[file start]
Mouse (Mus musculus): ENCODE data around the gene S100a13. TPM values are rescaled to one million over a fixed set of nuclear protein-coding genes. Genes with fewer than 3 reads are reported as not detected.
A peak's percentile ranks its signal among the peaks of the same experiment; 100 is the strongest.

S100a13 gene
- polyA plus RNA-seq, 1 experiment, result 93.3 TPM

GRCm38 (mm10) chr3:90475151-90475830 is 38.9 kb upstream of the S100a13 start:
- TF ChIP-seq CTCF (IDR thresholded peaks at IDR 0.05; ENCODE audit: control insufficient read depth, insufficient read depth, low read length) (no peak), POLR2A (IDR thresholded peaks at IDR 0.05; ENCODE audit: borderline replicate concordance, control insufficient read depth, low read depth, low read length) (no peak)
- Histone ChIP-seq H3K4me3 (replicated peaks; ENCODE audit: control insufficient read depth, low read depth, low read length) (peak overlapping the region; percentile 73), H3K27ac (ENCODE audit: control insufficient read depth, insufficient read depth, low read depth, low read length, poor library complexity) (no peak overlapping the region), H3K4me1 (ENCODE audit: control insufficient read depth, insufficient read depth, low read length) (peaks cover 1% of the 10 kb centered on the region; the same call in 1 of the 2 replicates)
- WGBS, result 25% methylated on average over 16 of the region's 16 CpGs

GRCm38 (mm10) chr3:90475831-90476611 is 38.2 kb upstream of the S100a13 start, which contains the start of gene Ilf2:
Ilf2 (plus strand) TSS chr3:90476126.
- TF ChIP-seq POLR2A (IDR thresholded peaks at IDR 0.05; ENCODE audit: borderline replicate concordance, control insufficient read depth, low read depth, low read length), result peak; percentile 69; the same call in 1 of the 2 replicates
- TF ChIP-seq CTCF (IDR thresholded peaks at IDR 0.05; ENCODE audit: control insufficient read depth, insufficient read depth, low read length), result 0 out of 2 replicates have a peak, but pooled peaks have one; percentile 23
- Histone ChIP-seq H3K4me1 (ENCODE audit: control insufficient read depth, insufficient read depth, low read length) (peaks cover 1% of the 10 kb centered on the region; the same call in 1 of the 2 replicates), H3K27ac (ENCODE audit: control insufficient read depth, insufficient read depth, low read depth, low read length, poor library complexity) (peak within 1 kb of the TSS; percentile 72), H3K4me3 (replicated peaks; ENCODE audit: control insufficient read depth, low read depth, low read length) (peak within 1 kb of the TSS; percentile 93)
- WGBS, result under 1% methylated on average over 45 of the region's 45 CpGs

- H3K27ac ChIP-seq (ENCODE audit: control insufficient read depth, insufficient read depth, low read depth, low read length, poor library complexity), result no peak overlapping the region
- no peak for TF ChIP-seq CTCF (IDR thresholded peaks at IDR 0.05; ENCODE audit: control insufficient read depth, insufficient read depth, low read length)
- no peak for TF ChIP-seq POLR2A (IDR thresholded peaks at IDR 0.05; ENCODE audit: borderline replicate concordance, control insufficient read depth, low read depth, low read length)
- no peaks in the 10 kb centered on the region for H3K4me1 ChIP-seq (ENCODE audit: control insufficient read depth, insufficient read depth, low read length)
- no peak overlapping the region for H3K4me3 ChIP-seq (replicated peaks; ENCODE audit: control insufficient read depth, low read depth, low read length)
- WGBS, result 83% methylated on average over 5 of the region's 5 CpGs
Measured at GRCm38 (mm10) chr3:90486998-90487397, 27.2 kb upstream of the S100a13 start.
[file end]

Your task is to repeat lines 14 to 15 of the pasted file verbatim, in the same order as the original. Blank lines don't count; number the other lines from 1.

- WGBS, result under 1% methylated on average over 45 of the region's 45 CpGs

- H3K27ac ChIP-seq (ENCODE audit: control insufficient read depth, insufficient read depth, low read depth, low read length, poor library complexity), result no peak overlapping the region